Blue Island's Healthcare Blues Mayor Domingo Vargas' Fight to save healthcare for his city.
Blue Island's Healthcare Blues By Honorable Domingo Vargas, JD, Mayor, Blue Island, Illinois
USA August 12, 2019
Quorum Healthcare recently announced closure of MetroSouth Medical Center in Blue Island resulting in an healthcare shock to the city.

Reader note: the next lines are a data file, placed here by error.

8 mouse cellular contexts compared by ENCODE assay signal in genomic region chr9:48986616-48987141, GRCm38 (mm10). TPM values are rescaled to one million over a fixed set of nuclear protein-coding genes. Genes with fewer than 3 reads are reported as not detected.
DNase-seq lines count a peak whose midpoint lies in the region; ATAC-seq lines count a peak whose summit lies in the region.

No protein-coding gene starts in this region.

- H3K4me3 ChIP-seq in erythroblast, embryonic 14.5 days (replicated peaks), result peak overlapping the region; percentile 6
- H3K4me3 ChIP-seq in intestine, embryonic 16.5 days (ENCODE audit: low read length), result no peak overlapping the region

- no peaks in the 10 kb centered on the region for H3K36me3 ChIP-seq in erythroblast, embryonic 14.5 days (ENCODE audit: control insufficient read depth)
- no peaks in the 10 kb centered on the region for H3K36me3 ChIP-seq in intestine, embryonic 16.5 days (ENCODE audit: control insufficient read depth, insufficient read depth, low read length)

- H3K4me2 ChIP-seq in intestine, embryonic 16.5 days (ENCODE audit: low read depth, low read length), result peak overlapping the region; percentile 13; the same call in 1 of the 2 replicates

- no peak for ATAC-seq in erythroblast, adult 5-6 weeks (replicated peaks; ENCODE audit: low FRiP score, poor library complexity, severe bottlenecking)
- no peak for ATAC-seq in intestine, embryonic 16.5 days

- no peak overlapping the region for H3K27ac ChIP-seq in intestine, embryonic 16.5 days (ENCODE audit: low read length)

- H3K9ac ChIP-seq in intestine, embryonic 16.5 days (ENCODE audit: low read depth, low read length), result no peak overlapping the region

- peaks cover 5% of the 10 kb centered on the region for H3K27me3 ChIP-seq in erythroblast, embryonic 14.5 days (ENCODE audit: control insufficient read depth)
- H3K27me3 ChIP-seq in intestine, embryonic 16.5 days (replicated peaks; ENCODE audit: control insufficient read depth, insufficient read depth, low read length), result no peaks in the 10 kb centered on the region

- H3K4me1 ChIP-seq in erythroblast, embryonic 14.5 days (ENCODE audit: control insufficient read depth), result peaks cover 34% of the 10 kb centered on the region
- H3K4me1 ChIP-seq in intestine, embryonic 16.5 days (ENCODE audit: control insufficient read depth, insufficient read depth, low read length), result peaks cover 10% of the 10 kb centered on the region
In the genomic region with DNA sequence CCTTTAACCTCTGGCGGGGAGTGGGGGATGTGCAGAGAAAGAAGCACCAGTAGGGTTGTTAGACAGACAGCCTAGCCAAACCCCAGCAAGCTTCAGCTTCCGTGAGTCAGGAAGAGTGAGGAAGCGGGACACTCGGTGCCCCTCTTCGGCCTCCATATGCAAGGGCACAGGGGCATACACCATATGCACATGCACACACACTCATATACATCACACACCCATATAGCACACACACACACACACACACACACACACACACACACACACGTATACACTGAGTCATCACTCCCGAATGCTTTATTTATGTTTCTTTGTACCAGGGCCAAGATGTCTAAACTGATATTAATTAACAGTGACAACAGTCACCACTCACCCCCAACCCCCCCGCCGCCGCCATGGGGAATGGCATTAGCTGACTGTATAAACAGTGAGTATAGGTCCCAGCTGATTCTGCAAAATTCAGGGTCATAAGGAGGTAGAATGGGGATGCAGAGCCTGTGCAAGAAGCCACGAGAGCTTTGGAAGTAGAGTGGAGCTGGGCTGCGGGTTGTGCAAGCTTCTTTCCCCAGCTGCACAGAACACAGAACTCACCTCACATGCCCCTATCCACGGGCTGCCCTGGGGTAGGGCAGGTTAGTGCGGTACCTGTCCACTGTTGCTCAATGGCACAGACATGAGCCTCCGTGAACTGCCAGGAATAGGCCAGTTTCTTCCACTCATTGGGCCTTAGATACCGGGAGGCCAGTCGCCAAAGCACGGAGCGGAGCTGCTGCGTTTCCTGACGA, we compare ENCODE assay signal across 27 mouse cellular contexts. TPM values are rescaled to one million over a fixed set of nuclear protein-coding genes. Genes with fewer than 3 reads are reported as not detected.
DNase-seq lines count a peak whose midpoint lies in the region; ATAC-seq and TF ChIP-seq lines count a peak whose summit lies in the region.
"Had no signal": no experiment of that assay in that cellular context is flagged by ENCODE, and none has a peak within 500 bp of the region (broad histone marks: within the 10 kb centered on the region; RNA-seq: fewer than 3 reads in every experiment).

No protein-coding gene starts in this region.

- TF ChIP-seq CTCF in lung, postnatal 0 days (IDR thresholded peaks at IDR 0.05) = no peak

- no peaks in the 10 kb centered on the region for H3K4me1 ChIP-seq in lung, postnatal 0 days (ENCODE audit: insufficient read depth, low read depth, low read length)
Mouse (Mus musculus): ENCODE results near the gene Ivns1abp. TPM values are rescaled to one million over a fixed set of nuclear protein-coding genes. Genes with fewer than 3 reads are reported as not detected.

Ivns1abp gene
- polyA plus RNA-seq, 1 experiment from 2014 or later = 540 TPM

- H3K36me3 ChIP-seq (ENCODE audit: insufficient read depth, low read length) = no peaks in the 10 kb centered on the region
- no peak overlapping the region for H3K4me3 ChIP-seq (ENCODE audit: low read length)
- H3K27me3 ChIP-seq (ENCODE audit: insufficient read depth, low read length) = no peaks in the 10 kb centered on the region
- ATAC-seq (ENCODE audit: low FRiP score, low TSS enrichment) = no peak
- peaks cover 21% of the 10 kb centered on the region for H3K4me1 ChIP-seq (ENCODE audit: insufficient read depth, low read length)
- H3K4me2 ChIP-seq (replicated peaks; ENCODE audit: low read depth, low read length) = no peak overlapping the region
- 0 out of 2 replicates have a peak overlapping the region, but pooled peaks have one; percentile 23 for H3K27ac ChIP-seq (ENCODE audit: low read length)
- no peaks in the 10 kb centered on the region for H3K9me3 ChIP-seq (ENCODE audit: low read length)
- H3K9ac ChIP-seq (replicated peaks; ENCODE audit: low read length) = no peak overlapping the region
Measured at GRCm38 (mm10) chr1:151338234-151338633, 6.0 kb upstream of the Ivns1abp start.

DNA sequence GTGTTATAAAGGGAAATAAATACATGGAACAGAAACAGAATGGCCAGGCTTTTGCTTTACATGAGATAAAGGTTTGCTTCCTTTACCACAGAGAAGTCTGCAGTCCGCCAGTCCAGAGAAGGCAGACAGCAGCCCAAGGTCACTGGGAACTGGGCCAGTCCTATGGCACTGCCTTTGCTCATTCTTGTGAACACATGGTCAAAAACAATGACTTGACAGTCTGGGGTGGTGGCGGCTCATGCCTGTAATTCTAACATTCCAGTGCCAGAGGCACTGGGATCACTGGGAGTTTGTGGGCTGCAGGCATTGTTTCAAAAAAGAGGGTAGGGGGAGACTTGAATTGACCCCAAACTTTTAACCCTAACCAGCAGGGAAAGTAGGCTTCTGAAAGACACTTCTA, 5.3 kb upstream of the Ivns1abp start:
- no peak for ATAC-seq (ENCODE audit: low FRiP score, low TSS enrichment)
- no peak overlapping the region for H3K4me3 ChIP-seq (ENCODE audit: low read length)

Yisrael Safeek, MD, MBA: Welcome Mayor Vargas. On April 9th, 2013, residents of the City of Blue Island elected their first new mayor in nearly three decades. Blue Island Independent Party candidate Domingo Fabian Vargas, JD a lifelong resident of Blue Island, was elected to office with 2,090 votes, or 61.8 percent of votes. An alderman for the 7th Ward of Blue Island since 1991, you are an attorney in private practice in Chicago. Born and raised in Blue Island, you earned your Doctor of Juris in Constitutional Law from Loyola University Chicago. During the Clinton Administration, you was invited to the White House as a guest of the U.S. Hispanic Leadership Institute and was invited to attend a safety and health services conference in Philadelphia at the invitation of the National Association of Latino Elected Officials. As Mayor, your leadership has enhanced Blue Island healthcare in many ways, most notable instituting a change of employee health insurance carriers, saving the City millions of dollars. Now, you are facing closure of proprietary-owned MetroSouth Medical Center. How was the community informed about the hospital closing? Mayor Domingo Vargas, JD: In June the 18th, 2019, we, as a city, received notification from the present owners of the hospital that they were in the process of closing it November, December of this year. Immediately after that, I had the staff here at the City of Blue Island get in contact with all the elected officials from local county, state, all the way up to Washington, DC. That's how we got the word out that way. And then, we did a news release for the media to get them involved. The media picked up on that within probably minutes after we had submitted our official press release from the city. And then, word spread amongst the residents of Blue Island, and that's how we got it out. And then, from there it's just snowball.